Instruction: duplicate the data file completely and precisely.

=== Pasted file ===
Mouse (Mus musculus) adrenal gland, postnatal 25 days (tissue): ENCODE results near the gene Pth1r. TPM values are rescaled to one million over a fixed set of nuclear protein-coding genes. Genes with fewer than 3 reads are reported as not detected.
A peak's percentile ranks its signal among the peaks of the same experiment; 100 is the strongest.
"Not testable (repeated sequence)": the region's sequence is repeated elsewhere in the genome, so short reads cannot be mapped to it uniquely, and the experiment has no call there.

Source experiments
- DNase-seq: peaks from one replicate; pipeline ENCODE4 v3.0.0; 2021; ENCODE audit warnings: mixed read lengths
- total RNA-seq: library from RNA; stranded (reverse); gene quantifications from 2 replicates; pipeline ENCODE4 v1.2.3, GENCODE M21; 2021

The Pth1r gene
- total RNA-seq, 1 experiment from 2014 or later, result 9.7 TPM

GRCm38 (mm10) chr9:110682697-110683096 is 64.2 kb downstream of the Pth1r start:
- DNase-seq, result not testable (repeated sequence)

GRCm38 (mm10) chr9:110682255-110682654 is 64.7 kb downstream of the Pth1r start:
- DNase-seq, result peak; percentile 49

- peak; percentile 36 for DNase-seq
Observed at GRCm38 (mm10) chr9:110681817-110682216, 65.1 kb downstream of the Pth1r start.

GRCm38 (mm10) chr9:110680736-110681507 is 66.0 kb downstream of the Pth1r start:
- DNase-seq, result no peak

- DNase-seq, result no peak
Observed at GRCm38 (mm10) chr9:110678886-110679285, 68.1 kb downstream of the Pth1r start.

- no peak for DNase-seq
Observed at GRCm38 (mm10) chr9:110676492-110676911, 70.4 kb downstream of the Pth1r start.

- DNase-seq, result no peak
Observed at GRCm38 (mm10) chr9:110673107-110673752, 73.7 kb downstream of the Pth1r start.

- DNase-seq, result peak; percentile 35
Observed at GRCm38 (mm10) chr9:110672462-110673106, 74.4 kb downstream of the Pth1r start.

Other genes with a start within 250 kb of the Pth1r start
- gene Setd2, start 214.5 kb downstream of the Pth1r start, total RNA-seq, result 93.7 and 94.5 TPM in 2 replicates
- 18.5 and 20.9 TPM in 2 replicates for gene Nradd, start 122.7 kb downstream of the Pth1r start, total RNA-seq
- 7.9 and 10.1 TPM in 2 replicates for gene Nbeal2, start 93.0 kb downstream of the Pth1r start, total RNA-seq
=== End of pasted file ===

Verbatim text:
Mouse (Mus musculus) adrenal gland, postnatal 25 days (tissue): ENCODE results near the gene Pth1r. TPM values are rescaled to one million over a fixed set of nuclear protein-coding genes. Genes with fewer than 3 reads are reported as not detected.
A peak's percentile ranks its signal among the peaks of the same experiment; 100 is the strongest.
"Not testable (repeated sequence)": the region's sequence is repeated elsewhere in the genome, so short reads cannot be mapped to it uniquely, and the experiment has no call there.

Source experiments
- DNase-seq: peaks from one replicate; pipeline ENCODE4 v3.0.0; 2021; ENCODE audit warnings: mixed read lengths
- total RNA-seq: library from RNA; stranded (reverse); gene quantifications from 2 replicates; pipeline ENCODE4 v1.2.3, GENCODE M21; 2021

The Pth1r gene
- total RNA-seq, 1 experiment from 2014 or later, result 9.7 TPM

GRCm38 (mm10) chr9:110682697-110683096 is 64.2 kb downstream of the Pth1r start:
- DNase-seq, result not testable (repeated sequence)

GRCm38 (mm10) chr9:110682255-110682654 is 64.7 kb downstream of the Pth1r start:
- DNase-seq, result peak; percentile 49

- peak; percentile 36 for DNase-seq
Observed at GRCm38 (mm10) chr9:110681817-110682216, 65.1 kb downstream of the Pth1r start.

GRCm38 (mm10) chr9:110680736-110681507 is 66.0 kb downstream of the Pth1r start:
- DNase-seq, result no peak

- DNase-seq, result no peak
Observed at GRCm38 (mm10) chr9:110678886-110679285, 68.1 kb downstream of the Pth1r start.

- no peak for DNase-seq
Observed at GRCm38 (mm10) chr9:110676492-110676911, 70.4 kb downstream of the Pth1r start.

- DNase-seq, result no peak
Observed at GRCm38 (mm10) chr9:110673107-110673752, 73.7 kb downstream of the Pth1r start.

- DNase-seq, result peak; percentile 35
Observed at GRCm38 (mm10) chr9:110672462-110673106, 74.4 kb downstream of the Pth1r start.

Other genes with a start within 250 kb of the Pth1r start
- gene Setd2, start 214.5 kb downstream of the Pth1r start, total RNA-seq, result 93.7 and 94.5 TPM in 2 replicates
- 18.5 and 20.9 TPM in 2 replicates for gene Nradd, start 122.7 kb downstream of the Pth1r start, total RNA-seq
- 7.9 and 10.1 TPM in 2 replicates for gene Nbeal2, start 93.0 kb downstream of the Pth1r start, total RNA-seq